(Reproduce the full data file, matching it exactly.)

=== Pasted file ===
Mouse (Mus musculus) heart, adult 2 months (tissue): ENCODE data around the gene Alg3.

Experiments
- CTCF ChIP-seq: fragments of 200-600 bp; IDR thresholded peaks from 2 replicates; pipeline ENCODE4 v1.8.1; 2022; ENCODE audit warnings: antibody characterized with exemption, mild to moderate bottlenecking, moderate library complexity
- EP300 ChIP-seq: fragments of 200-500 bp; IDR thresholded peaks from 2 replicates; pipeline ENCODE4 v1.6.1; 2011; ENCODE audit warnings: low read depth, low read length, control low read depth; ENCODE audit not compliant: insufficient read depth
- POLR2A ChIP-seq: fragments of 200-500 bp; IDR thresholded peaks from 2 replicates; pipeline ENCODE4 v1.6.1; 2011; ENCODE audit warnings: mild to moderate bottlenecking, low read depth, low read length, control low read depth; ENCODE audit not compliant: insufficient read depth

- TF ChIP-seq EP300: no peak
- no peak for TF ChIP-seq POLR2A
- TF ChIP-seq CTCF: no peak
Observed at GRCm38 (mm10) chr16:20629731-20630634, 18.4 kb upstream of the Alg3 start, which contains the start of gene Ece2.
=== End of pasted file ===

Mouse (Mus musculus) heart, adult 2 months (tissue): ENCODE data around the gene Alg3.

Experiments
- CTCF ChIP-seq: fragments of 200-600 bp; IDR thresholded peaks from 2 replicates; pipeline ENCODE4 v1.8.1; 2022; ENCODE audit warnings: antibody characterized with exemption, mild to moderate bottlenecking, moderate library complexity
- EP300 ChIP-seq: fragments of 200-500 bp; IDR thresholded peaks from 2 replicates; pipeline ENCODE4 v1.6.1; 2011; ENCODE audit warnings: low read depth, low read length, control low read depth; ENCODE audit not compliant: insufficient read depth
- POLR2A ChIP-seq: fragments of 200-500 bp; IDR thresholded peaks from 2 replicates; pipeline ENCODE4 v1.6.1; 2011; ENCODE audit warnings: mild to moderate bottlenecking, low read depth, low read length, control low read depth; ENCODE audit not compliant: insufficient read depth

- TF ChIP-seq EP300: no peak
- no peak for TF ChIP-seq POLR2A
- TF ChIP-seq CTCF: no peak
Observed at GRCm38 (mm10) chr16:20629731-20630634, 18.4 kb upstream of the Alg3 start, which contains the start of gene Ece2.